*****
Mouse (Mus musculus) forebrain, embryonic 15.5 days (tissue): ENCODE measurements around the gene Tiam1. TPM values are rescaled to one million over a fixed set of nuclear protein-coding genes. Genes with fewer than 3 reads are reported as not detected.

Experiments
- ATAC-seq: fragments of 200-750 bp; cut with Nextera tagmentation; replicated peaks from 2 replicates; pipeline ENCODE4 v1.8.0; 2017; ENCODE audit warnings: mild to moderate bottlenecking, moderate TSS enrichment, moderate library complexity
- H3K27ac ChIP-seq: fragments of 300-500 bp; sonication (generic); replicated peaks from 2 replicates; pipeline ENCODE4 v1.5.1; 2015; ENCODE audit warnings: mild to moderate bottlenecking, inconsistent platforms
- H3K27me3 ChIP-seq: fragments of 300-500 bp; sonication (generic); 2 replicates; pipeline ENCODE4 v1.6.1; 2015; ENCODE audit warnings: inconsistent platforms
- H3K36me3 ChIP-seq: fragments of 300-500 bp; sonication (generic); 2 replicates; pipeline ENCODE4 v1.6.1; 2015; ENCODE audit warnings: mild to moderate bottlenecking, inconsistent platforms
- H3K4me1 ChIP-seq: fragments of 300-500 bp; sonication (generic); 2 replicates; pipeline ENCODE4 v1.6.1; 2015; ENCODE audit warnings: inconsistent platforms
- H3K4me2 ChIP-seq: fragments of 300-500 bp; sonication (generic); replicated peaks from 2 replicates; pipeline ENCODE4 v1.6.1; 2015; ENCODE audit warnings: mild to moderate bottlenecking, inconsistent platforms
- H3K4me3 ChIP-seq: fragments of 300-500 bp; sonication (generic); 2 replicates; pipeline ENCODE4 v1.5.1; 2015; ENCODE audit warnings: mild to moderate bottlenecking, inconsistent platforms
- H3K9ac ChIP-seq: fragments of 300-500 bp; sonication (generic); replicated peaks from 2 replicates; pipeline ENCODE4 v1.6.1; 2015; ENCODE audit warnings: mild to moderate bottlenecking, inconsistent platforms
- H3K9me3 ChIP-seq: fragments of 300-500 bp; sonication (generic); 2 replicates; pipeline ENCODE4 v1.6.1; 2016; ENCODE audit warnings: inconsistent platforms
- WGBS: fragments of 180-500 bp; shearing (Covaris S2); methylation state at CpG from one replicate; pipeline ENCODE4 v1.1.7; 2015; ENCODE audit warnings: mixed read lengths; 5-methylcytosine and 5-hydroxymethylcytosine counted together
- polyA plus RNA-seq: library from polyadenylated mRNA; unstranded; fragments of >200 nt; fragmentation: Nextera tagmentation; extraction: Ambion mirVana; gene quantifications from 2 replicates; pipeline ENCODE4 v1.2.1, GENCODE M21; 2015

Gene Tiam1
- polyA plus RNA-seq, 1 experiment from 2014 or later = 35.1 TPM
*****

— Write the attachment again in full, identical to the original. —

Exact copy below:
Mouse (Mus musculus) forebrain, embryonic 15.5 days (tissue): ENCODE measurements around the gene Tiam1. TPM values are rescaled to one million over a fixed set of nuclear protein-coding genes. Genes with fewer than 3 reads are reported as not detected.

Experiments
- ATAC-seq: fragments of 200-750 bp; cut with Nextera tagmentation; replicated peaks from 2 replicates; pipeline ENCODE4 v1.8.0; 2017; ENCODE audit warnings: mild to moderate bottlenecking, moderate TSS enrichment, moderate library complexity
- H3K27ac ChIP-seq: fragments of 300-500 bp; sonication (generic); replicated peaks from 2 replicates; pipeline ENCODE4 v1.5.1; 2015; ENCODE audit warnings: mild to moderate bottlenecking, inconsistent platforms
- H3K27me3 ChIP-seq: fragments of 300-500 bp; sonication (generic); 2 replicates; pipeline ENCODE4 v1.6.1; 2015; ENCODE audit warnings: inconsistent platforms
- H3K36me3 ChIP-seq: fragments of 300-500 bp; sonication (generic); 2 replicates; pipeline ENCODE4 v1.6.1; 2015; ENCODE audit warnings: mild to moderate bottlenecking, inconsistent platforms
- H3K4me1 ChIP-seq: fragments of 300-500 bp; sonication (generic); 2 replicates; pipeline ENCODE4 v1.6.1; 2015; ENCODE audit warnings: inconsistent platforms
- H3K4me2 ChIP-seq: fragments of 300-500 bp; sonication (generic); replicated peaks from 2 replicates; pipeline ENCODE4 v1.6.1; 2015; ENCODE audit warnings: mild to moderate bottlenecking, inconsistent platforms
- H3K4me3 ChIP-seq: fragments of 300-500 bp; sonication (generic); 2 replicates; pipeline ENCODE4 v1.5.1; 2015; ENCODE audit warnings: mild to moderate bottlenecking, inconsistent platforms
- H3K9ac ChIP-seq: fragments of 300-500 bp; sonication (generic); replicated peaks from 2 replicates; pipeline ENCODE4 v1.6.1; 2015; ENCODE audit warnings: mild to moderate bottlenecking, inconsistent platforms
- H3K9me3 ChIP-seq: fragments of 300-500 bp; sonication (generic); 2 replicates; pipeline ENCODE4 v1.6.1; 2016; ENCODE audit warnings: inconsistent platforms
- WGBS: fragments of 180-500 bp; shearing (Covaris S2); methylation state at CpG from one replicate; pipeline ENCODE4 v1.1.7; 2015; ENCODE audit warnings: mixed read lengths; 5-methylcytosine and 5-hydroxymethylcytosine counted together
- polyA plus RNA-seq: library from polyadenylated mRNA; unstranded; fragments of >200 nt; fragmentation: Nextera tagmentation; extraction: Ambion mirVana; gene quantifications from 2 replicates; pipeline ENCODE4 v1.2.1, GENCODE M21; 2015

Gene Tiam1
- polyA plus RNA-seq, 1 experiment from 2014 or later = 35.1 TPM